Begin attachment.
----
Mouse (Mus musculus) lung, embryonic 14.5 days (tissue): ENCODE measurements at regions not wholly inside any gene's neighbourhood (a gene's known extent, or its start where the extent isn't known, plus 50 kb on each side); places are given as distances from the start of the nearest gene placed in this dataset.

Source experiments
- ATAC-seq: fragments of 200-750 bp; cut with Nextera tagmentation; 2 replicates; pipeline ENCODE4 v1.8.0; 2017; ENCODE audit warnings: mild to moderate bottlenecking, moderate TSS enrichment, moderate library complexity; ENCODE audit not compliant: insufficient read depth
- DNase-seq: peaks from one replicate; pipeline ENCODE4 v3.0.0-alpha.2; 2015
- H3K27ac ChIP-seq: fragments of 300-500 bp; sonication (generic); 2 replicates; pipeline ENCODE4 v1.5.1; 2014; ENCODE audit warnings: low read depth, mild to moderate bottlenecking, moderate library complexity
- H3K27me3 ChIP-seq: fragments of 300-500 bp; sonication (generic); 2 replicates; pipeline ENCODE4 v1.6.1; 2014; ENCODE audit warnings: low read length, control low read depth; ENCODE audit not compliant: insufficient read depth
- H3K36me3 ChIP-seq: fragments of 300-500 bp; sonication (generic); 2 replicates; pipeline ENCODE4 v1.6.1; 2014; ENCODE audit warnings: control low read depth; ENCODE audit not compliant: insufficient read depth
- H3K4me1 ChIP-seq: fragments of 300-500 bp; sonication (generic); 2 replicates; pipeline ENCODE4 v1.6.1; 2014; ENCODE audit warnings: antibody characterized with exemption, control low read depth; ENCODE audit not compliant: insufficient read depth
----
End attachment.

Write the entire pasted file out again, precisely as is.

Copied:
Mouse (Mus musculus) lung, embryonic 14.5 days (tissue): ENCODE measurements at regions not wholly inside any gene's neighbourhood (a gene's known extent, or its start where the extent isn't known, plus 50 kb on each side); places are given as distances from the start of the nearest gene placed in this dataset.

Source experiments
- ATAC-seq: fragments of 200-750 bp; cut with Nextera tagmentation; 2 replicates; pipeline ENCODE4 v1.8.0; 2017; ENCODE audit warnings: mild to moderate bottlenecking, moderate TSS enrichment, moderate library complexity; ENCODE audit not compliant: insufficient read depth
- DNase-seq: peaks from one replicate; pipeline ENCODE4 v3.0.0-alpha.2; 2015
- H3K27ac ChIP-seq: fragments of 300-500 bp; sonication (generic); 2 replicates; pipeline ENCODE4 v1.5.1; 2014; ENCODE audit warnings: low read depth, mild to moderate bottlenecking, moderate library complexity
- H3K27me3 ChIP-seq: fragments of 300-500 bp; sonication (generic); 2 replicates; pipeline ENCODE4 v1.6.1; 2014; ENCODE audit warnings: low read length, control low read depth; ENCODE audit not compliant: insufficient read depth
- H3K36me3 ChIP-seq: fragments of 300-500 bp; sonication (generic); 2 replicates; pipeline ENCODE4 v1.6.1; 2014; ENCODE audit warnings: control low read depth; ENCODE audit not compliant: insufficient read depth
- H3K4me1 ChIP-seq: fragments of 300-500 bp; sonication (generic); 2 replicates; pipeline ENCODE4 v1.6.1; 2014; ENCODE audit warnings: antibody characterized with exemption, control low read depth; ENCODE audit not compliant: insufficient read depth